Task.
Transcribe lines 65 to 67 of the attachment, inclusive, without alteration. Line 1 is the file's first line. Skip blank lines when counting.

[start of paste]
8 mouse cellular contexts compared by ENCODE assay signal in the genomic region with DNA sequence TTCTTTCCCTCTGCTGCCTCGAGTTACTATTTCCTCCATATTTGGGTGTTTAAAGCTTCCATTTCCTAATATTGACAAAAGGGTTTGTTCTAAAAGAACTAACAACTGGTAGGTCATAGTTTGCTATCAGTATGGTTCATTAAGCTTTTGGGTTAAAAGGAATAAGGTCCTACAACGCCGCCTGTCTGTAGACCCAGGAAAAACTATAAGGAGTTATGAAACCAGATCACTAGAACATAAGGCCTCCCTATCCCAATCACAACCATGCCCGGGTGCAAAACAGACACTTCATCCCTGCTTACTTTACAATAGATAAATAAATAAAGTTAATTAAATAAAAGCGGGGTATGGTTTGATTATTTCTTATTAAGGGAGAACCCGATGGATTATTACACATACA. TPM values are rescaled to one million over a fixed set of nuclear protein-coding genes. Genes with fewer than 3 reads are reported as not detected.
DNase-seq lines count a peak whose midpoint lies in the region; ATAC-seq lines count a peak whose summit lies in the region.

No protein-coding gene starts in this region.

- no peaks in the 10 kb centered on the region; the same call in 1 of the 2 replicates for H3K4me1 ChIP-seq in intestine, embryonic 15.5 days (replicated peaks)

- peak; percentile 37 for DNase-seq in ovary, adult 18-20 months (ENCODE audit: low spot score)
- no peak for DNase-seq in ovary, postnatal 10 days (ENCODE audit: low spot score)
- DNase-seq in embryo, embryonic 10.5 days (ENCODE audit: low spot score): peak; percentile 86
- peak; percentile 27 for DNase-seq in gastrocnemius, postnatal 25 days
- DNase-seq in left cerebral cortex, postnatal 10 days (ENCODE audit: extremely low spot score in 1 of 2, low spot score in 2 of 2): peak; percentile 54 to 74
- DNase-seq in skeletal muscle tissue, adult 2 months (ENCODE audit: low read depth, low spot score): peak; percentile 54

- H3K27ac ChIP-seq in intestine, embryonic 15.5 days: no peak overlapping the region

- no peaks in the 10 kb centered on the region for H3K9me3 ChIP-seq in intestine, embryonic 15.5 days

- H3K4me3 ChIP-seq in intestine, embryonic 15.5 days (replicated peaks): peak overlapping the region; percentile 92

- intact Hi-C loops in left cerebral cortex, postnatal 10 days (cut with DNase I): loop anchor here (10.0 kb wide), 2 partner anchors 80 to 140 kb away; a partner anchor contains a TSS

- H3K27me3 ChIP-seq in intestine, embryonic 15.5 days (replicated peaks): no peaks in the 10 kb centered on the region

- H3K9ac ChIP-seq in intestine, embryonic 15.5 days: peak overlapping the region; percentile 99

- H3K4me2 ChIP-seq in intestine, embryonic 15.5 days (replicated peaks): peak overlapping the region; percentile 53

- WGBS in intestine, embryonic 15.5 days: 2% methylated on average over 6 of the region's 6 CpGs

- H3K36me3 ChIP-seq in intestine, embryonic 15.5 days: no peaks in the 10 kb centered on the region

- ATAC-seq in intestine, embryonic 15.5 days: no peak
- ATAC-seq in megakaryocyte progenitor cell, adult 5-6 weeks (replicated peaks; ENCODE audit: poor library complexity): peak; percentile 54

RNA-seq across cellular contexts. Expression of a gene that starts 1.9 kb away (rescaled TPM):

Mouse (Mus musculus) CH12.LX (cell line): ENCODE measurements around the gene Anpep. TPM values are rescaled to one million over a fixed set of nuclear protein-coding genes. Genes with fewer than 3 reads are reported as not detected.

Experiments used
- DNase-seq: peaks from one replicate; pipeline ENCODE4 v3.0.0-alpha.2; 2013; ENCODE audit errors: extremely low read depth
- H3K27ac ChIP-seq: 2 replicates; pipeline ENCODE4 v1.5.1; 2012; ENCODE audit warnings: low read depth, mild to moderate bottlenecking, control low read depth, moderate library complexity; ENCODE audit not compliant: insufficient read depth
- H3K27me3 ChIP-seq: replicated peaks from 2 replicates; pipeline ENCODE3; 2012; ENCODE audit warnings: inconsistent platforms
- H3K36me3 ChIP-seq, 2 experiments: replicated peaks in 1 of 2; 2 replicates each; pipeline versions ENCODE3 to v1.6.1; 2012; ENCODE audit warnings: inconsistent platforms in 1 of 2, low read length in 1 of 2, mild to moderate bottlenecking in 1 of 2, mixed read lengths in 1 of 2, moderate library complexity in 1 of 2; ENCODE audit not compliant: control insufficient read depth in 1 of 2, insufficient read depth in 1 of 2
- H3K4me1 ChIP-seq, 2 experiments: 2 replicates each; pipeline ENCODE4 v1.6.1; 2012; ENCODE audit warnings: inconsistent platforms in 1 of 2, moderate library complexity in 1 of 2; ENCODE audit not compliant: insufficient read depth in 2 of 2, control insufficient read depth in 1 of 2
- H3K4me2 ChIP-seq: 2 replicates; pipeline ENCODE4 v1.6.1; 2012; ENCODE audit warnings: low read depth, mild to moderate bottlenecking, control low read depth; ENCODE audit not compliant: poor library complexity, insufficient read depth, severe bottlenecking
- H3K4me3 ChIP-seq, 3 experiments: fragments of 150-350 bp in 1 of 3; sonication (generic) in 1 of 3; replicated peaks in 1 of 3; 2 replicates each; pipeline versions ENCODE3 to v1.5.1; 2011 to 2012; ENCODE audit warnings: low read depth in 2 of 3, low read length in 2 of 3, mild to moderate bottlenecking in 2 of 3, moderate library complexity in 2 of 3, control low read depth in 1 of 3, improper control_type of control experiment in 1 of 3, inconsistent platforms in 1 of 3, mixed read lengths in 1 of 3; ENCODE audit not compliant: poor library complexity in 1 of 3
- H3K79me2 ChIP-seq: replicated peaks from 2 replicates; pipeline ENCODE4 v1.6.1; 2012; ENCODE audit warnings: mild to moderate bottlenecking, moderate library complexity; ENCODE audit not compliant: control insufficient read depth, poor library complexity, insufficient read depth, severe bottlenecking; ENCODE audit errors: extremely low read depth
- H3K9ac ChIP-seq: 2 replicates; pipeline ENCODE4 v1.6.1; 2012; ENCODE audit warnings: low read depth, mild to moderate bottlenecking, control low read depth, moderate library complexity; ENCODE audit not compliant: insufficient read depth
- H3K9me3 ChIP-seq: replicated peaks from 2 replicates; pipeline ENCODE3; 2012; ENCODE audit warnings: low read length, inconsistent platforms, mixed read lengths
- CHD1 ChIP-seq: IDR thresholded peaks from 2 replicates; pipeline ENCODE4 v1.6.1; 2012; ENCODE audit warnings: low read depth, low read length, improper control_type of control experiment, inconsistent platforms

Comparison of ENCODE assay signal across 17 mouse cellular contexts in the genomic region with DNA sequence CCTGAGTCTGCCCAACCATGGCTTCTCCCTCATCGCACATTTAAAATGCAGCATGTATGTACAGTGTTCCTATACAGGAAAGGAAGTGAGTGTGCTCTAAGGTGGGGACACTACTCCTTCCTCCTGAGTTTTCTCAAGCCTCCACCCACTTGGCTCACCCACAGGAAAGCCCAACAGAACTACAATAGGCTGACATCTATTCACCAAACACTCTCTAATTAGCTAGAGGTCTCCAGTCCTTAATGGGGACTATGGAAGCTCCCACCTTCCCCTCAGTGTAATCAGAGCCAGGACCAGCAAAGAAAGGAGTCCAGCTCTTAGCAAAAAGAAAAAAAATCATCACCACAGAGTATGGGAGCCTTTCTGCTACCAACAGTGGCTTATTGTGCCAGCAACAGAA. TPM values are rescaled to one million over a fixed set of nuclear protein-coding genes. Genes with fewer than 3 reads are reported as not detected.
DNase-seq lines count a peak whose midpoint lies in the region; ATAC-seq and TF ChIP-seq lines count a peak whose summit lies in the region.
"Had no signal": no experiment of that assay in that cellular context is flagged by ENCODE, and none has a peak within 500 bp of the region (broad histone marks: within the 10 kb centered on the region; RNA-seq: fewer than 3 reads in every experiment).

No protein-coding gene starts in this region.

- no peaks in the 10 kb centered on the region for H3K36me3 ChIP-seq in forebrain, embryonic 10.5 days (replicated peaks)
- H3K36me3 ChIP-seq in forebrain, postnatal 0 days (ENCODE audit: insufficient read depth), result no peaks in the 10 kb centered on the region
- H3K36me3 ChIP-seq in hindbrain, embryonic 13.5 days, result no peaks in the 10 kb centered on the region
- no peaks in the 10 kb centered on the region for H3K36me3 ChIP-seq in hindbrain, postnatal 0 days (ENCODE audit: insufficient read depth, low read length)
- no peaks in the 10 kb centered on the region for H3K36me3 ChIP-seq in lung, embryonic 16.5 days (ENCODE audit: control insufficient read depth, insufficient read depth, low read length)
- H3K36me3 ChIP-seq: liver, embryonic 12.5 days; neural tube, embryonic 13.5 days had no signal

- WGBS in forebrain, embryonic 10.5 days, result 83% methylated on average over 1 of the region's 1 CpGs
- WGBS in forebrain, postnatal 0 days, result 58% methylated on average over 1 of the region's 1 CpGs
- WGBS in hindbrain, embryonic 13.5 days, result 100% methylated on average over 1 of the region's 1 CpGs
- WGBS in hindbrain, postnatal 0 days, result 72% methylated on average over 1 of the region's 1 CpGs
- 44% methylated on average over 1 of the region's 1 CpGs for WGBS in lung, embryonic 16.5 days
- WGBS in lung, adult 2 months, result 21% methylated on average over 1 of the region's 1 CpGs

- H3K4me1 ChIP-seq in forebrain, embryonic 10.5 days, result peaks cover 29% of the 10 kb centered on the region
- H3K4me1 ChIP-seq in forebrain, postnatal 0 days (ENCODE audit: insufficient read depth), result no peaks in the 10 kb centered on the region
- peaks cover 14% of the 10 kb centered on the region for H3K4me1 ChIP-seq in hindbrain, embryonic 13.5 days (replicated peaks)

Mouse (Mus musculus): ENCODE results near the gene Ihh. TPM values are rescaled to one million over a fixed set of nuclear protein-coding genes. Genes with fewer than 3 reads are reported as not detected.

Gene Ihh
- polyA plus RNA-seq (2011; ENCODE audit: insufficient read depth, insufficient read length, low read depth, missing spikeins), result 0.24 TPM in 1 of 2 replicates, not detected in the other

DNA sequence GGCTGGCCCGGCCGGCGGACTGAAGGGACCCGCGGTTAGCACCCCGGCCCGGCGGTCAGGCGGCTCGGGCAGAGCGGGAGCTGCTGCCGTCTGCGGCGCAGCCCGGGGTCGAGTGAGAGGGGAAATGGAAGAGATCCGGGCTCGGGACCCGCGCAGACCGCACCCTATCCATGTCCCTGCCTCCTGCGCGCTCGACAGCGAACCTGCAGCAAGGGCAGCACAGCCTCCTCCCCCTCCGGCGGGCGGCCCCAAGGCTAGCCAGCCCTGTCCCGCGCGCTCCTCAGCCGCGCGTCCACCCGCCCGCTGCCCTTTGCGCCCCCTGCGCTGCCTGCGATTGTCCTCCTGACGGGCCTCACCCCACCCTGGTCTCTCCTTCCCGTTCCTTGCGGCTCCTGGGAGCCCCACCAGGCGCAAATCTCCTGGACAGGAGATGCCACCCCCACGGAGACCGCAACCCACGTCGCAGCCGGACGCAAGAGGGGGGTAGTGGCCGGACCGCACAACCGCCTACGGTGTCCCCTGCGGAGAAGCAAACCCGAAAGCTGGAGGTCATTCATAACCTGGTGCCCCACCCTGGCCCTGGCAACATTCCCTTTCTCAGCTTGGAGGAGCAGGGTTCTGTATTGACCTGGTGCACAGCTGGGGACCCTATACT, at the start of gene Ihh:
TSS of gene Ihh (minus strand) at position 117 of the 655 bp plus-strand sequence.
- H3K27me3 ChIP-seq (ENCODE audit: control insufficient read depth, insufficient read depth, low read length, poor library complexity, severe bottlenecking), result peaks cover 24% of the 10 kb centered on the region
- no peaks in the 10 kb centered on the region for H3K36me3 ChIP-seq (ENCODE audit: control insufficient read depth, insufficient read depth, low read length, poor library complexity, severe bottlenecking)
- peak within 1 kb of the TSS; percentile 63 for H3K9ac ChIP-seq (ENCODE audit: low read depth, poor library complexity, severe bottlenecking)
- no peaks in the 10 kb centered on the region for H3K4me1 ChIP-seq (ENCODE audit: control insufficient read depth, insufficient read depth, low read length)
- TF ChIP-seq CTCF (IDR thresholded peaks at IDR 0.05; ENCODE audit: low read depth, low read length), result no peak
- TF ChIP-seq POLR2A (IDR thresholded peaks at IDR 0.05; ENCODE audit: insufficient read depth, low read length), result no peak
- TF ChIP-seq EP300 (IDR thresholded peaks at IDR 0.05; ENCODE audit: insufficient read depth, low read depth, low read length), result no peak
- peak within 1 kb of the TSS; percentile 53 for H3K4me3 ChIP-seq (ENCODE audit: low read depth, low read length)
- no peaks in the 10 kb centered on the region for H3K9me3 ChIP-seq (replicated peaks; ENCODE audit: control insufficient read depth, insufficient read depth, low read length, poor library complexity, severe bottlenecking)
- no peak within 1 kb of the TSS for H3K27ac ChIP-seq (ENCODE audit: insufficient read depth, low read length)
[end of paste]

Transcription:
- TF ChIP-seq POLR2A (IDR thresholded peaks at IDR 0.05; ENCODE audit: insufficient read depth, low read length), result no peak
- TF ChIP-seq EP300 (IDR thresholded peaks at IDR 0.05; ENCODE audit: insufficient read depth, low read depth, low read length), result no peak
- peak within 1 kb of the TSS; percentile 53 for H3K4me3 ChIP-seq (ENCODE audit: low read depth, low read length)